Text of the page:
1Laurie’s brown hatchback, Missy’s blue version of the same that sported an unironic racing stripe, and the 1974 brown station wagon we literally rocked with an aftermarket 8-track tape player that is responsible for more of my musical education than I care to admit.
2Which my middle-aged self may or may not steal the occasional glance at.
3 Whose pre-set buttons I had lovingly curated: 3WS (oldies), WJAS (big band), KDKA (Pirates in the summertime), WMBS (the Uniontown station you can always count on to this day for true, indescribably epic, local color).

Unrelated-but-related, I remember The Universe speaking clearly to me once before through the Monarch’s AM radio. It was the day of my senior prom, after I picked up my rented tux from Ptak’s. I remember sitting at the light at Five Corners in downtown Uniontown, when I turned the knob to hear the opening strains of “Everybody Plays The Fool.”

Though it’s a small sample size, I’ve found The Universe to be pretty consoling when speaking through AM radio.

I carried on my parents’ legacy of buying what I could afford, when I procured my first car, a low-mileage used 1991 red Mercury Tracer station wagon, which I chose primarily to haul my drums to gigs. I remember test driving it to my house to make sure all my cases would fit before I signed the papers.

The Tracer was part of my, um, wedding dowry, when Karry and I got hitched in ’96.

By the time I got rid of her, pretty much everything was either falling off or had stopped working.4 I remember taking a measure of solace from the fact that every other Mercury Tracer I’d see on the road was visibly disintegrating in the same fashion mine was (faded door handles, bare metal around the windows where the rubber molding had fallen off, hub caps missing like teeth). I felt part of a fraternity …. of people-who-wished-they-could-afford-tinted-windows-so-no-one-would-see-them-driving-a-piece-of-sh*t-Mercury.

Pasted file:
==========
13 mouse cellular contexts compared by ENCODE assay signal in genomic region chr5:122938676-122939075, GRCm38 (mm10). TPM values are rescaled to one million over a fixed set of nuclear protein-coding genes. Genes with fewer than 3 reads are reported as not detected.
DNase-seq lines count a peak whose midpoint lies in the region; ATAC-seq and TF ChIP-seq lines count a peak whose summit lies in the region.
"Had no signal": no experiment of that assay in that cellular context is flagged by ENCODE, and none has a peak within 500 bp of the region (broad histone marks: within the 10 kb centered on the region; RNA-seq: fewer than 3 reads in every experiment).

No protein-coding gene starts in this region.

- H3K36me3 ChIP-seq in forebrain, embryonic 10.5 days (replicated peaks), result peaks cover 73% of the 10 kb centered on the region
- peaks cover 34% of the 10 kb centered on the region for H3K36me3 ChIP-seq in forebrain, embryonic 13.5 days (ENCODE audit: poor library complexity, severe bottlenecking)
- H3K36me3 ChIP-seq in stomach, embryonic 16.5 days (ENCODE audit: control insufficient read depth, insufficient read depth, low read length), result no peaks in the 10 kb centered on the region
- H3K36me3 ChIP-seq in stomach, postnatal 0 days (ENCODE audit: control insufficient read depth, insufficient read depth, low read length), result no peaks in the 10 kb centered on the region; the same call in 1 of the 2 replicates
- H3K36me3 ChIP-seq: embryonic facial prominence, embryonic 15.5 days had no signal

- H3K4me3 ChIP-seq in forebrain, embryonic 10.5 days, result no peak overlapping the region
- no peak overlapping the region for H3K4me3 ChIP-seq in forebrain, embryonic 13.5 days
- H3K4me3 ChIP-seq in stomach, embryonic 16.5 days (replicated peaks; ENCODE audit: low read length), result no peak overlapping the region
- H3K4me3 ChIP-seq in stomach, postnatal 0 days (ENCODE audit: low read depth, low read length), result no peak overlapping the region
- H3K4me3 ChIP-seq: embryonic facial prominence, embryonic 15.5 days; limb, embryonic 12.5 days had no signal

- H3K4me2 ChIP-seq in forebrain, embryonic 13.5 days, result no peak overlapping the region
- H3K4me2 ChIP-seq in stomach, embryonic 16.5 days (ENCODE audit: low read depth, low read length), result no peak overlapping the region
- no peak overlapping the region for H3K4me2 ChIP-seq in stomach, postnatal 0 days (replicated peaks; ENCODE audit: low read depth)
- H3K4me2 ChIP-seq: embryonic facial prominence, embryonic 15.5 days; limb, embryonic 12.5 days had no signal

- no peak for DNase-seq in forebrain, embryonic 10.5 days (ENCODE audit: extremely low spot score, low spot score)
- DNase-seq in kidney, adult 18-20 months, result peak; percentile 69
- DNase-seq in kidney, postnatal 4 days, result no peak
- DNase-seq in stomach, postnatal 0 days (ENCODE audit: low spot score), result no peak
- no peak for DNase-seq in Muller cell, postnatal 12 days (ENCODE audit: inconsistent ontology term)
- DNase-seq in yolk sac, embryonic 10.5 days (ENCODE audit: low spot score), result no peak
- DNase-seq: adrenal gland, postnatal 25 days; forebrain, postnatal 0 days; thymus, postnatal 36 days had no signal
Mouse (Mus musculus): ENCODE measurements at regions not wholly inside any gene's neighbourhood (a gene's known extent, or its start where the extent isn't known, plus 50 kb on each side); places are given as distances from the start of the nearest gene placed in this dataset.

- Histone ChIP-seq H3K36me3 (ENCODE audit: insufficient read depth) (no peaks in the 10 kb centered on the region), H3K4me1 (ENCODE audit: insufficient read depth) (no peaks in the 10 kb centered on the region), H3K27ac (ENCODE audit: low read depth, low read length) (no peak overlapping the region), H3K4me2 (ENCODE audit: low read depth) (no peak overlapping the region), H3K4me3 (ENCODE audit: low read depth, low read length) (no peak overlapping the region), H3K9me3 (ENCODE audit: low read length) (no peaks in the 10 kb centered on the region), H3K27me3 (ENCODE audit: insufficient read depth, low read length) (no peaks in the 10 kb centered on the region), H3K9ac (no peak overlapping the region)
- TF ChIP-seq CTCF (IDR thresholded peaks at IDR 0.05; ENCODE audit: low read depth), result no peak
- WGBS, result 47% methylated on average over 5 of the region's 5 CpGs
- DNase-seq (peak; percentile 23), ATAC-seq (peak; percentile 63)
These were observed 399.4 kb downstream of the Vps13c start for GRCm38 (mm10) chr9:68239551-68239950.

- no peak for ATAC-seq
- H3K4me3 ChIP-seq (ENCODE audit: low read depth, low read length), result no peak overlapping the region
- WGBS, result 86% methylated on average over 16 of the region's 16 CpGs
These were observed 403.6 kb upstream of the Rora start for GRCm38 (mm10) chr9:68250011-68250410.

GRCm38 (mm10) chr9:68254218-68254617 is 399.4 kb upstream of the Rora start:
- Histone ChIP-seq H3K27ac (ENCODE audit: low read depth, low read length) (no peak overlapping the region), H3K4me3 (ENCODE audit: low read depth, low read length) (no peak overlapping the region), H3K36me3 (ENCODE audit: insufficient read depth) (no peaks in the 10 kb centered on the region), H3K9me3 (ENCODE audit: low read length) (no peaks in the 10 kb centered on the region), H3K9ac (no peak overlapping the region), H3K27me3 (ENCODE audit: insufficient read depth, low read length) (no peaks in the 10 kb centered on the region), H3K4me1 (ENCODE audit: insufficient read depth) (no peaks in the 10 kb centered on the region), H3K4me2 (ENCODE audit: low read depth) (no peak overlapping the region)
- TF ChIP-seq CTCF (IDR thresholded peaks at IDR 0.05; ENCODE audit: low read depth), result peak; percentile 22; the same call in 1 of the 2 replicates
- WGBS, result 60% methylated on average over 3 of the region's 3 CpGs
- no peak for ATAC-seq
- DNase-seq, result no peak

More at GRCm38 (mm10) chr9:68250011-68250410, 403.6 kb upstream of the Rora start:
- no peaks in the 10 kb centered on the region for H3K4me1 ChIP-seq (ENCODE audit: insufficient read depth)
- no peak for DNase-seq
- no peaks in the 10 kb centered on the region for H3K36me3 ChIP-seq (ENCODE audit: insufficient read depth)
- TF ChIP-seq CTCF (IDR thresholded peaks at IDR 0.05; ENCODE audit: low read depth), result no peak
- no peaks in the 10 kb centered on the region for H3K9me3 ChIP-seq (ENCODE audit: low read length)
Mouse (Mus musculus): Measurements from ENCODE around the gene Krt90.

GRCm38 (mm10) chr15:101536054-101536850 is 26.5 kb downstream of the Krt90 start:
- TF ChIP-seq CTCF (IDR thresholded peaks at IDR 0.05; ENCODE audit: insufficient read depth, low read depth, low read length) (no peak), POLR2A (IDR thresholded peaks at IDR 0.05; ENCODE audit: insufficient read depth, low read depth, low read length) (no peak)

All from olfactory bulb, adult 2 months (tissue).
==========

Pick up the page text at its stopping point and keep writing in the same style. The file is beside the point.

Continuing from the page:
My people.

Which made my next purchase absolutely delightful … an even lower-mileage used 1994 red Mercury Tracer station wagon. Everything that was failing on my old car was in fine fettle on the new one. I’m pretty confident that no one in the history of ever was more giddy about purchasing a second used Mercury Tracer than this guy. I remember inviting Karry’s mother over to see my new car, which looked exactly like my old car.

My brother would be laughing right now because when I was growing up, I insisted on having two of everything so I could keep one in reserve. I think I’ve just always wanted the things I loved to last forever.

4 The car, I mean … not Karry.

Big Red #2 lasted until January of 2005, when it earned me a whopping $700 on trade-in for the 2004 Subaru Legacy and its 6,000 miles, which secretly allowed me to honor Mom and Dad’s legacy of buying used cars. Knowing how hard Dad worked, logging 35+years with Sherwin Williams, I’m not sure I considered myself worthy of a new car in my mid-30’s. It’s weird to write that, but it’s true. Maybe a better way to put it is, if a used car was good enough for my Dad, then it was just fine for me, too.

I don’t expect Peter to feel the same way I do on the subject, but I’m also not giving him the choice, either.